Diagnosis/Treatment upon presentation at Cleveland Clinic

An EKG was obtained and revealed sinus bradycardia without evidence of infarct or ischemia. A chest X-ray revealed post-sternotomy status with cardiomegaly and no evidence of pulmonary infiltrates. A transthoracic echo (TTE) was repeated and this revealed normal left and right ventricular systolic function with estimated pulmonary artery PA pressure of 75mmHg. There was mild mitral regurgitation (MR) with elevated gradient across the MV, suggesting prosthetic mitral stenosis (peak/mean gradient 44/12mmHg). Peak mitral velocity was elevated at 3.3 m/s (reference 0.62m/s) and velocity time integral (VTI) was elevated at 162 cm (see figure). A transesophageal echo performed the next day confirmed severe MR due to perforation of the anterior prosthetic valve leaflet. There also was a mobile echodensity attached to the anterior aspect of the valve struts/cage, measuring 0.6 cm, which is suspicious for vegetation.The patient also underwent coronary angiography, which revealed patent stent in the LAD and mild CAD.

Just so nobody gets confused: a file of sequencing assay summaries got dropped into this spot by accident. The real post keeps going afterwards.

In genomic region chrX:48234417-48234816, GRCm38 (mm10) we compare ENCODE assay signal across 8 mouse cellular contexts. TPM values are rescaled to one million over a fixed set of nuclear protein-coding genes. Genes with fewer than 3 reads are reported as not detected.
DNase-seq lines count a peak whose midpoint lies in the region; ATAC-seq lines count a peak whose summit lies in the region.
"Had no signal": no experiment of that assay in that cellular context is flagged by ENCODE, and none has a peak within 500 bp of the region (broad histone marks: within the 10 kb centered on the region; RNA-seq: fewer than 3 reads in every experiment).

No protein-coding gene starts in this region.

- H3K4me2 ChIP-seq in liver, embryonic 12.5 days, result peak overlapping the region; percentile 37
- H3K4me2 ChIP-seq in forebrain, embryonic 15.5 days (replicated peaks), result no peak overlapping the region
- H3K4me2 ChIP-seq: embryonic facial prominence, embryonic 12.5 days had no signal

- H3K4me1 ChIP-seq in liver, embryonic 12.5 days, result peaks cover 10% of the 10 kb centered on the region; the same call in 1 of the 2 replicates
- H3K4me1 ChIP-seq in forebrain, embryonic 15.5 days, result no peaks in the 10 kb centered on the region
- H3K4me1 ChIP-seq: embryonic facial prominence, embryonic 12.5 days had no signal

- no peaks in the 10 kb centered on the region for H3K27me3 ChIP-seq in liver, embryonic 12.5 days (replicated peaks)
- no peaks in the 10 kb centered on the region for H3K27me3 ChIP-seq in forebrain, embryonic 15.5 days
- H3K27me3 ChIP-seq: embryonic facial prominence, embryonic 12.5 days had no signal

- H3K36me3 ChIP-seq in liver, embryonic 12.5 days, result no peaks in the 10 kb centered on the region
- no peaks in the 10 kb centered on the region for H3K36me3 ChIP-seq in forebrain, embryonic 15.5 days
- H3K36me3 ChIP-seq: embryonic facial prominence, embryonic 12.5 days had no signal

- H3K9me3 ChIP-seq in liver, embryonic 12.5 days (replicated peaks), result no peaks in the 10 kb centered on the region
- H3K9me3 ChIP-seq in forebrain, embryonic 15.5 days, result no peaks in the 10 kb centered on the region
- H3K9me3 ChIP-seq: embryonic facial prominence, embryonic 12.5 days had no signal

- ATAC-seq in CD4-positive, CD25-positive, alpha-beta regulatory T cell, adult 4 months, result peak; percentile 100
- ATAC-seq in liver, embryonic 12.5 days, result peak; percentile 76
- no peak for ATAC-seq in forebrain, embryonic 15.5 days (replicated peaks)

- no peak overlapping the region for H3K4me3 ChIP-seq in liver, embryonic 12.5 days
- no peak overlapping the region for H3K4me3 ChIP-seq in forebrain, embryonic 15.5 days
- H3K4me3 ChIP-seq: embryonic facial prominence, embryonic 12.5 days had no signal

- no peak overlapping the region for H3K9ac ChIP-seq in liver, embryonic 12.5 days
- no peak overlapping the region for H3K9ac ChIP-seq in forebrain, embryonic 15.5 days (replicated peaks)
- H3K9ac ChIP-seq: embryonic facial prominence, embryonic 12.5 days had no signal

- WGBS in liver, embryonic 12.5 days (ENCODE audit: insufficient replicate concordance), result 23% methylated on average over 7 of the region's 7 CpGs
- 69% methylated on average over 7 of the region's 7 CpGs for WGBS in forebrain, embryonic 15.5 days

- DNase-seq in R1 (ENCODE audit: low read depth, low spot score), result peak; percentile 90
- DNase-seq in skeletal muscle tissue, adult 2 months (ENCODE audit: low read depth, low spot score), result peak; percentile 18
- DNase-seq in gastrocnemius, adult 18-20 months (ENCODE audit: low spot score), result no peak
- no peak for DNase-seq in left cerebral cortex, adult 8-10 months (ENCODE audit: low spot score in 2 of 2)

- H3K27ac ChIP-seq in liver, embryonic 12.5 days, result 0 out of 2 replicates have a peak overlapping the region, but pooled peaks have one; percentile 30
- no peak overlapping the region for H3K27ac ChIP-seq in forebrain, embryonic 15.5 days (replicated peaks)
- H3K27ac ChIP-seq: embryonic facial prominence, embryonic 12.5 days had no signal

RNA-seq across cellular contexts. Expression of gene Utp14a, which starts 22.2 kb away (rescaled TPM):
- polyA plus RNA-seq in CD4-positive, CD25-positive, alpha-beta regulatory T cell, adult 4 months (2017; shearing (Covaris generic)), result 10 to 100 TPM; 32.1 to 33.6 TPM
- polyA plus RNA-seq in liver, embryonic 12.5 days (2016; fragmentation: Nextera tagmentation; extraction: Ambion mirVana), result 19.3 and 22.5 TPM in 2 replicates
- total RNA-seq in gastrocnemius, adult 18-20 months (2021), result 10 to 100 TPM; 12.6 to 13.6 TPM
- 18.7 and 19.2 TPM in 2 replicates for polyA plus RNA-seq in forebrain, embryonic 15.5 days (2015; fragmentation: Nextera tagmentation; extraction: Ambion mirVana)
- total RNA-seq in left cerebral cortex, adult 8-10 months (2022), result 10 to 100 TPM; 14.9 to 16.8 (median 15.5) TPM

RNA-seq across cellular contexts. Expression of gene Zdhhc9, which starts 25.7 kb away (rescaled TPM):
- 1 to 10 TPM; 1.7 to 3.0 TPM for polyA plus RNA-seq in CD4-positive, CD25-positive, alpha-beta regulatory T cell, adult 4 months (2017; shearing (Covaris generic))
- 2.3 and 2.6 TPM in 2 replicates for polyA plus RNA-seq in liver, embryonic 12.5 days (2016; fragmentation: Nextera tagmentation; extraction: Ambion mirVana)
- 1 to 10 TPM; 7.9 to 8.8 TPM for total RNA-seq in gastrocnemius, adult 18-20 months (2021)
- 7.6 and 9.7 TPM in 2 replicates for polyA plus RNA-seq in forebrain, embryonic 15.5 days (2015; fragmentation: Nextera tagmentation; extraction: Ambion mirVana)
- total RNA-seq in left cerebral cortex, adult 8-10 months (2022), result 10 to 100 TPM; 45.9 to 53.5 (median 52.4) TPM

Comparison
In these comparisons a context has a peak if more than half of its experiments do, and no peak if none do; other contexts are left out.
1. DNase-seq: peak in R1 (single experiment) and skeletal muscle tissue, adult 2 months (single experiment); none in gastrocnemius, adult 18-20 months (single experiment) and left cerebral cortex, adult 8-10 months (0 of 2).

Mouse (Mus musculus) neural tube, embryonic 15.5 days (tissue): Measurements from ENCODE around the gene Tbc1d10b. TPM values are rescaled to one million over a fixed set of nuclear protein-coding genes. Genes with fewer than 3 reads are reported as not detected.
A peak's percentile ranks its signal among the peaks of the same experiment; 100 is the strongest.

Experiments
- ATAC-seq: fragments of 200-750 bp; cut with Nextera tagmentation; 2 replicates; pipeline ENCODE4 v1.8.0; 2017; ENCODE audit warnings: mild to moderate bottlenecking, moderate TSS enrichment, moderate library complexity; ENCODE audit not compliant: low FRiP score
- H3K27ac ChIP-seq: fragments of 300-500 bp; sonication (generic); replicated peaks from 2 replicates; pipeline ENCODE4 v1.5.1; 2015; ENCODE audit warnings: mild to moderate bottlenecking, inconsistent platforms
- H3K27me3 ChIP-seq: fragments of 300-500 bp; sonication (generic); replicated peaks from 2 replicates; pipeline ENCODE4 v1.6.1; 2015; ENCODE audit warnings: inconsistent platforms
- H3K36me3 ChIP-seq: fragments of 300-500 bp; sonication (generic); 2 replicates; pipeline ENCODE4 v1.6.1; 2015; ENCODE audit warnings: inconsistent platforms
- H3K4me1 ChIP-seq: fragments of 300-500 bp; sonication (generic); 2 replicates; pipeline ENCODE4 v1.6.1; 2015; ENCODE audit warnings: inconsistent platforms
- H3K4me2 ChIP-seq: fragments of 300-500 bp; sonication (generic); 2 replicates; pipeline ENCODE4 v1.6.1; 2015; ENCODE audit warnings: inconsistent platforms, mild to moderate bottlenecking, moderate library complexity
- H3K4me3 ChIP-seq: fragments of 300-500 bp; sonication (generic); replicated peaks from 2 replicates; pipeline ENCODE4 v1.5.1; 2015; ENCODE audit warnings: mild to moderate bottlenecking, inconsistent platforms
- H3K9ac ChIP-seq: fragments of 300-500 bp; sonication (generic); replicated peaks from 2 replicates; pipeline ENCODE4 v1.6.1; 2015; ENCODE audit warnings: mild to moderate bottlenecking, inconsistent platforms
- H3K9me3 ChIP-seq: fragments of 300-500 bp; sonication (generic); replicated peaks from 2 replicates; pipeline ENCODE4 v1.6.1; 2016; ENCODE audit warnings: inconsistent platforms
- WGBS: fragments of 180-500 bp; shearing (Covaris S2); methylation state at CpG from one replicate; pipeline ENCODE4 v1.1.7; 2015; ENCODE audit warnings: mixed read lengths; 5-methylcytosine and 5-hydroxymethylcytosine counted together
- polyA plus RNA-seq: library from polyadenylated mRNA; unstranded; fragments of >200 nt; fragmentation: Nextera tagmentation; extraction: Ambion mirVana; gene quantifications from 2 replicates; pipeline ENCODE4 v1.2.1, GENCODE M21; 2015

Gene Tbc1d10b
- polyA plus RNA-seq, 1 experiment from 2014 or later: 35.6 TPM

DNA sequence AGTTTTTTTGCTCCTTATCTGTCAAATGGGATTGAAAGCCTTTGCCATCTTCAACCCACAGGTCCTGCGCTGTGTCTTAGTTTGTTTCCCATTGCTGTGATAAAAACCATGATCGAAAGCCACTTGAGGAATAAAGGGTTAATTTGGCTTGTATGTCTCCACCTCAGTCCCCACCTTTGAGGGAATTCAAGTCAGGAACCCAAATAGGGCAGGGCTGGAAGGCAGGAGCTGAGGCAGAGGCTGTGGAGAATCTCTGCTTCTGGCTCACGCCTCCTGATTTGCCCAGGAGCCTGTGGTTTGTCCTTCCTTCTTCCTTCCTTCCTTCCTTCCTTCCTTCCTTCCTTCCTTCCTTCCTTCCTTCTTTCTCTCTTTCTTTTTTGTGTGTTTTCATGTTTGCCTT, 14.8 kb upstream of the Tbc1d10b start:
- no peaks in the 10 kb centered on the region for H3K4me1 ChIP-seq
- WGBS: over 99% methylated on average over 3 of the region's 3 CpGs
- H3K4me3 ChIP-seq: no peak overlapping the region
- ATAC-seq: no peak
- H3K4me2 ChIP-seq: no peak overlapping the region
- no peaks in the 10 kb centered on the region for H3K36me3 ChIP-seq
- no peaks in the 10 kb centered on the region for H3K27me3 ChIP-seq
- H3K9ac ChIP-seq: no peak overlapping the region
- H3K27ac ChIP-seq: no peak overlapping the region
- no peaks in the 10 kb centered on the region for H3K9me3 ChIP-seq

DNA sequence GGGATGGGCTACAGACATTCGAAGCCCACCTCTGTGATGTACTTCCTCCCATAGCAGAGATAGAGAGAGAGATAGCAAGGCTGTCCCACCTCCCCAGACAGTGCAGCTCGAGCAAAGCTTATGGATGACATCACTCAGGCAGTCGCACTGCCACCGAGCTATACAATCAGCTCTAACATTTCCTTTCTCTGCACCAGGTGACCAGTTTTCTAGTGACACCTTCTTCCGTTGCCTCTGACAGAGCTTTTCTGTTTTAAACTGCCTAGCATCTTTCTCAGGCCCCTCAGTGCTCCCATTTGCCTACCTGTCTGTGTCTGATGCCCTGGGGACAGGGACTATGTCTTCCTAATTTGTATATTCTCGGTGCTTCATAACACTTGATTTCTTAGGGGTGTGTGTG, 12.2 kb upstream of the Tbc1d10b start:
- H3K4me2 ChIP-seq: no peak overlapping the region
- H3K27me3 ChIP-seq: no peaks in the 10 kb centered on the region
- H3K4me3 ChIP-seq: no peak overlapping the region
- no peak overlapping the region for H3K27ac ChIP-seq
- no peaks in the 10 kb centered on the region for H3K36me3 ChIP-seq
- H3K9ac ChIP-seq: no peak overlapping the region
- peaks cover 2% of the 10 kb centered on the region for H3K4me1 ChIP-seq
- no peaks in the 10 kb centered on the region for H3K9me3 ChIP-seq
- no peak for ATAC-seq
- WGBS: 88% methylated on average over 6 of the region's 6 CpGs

The patient was taken to an operating room. After re-do sternotomy, the prosthesis was found to have 5x8mm perforation in the anterior leaflet (see figure). A Biocor® #31 valve was used to replaced the original prosthesisand his PA pressure decreased to 42mmHg two weeks post-op. The explanted prosthesis eventually grew Propiobacterium acnes, for which the patient was treated with long term antibiotic therapy. He had an unremarkable recovery and remains on nocturnal CPAP therapy for OSA.

A. Apical 4-chamber view of TTE demonstrating lack of significant MR during systole

B. Continuous-wave(CW) Doppler recording through mitral valve with elevated flow velocity and volume

C. Longitudinal plane of TEE with jet of MR

D. Intraoperative photograph of bioprosthetic mitral valve with perforation of the anterior leaflet

Discussion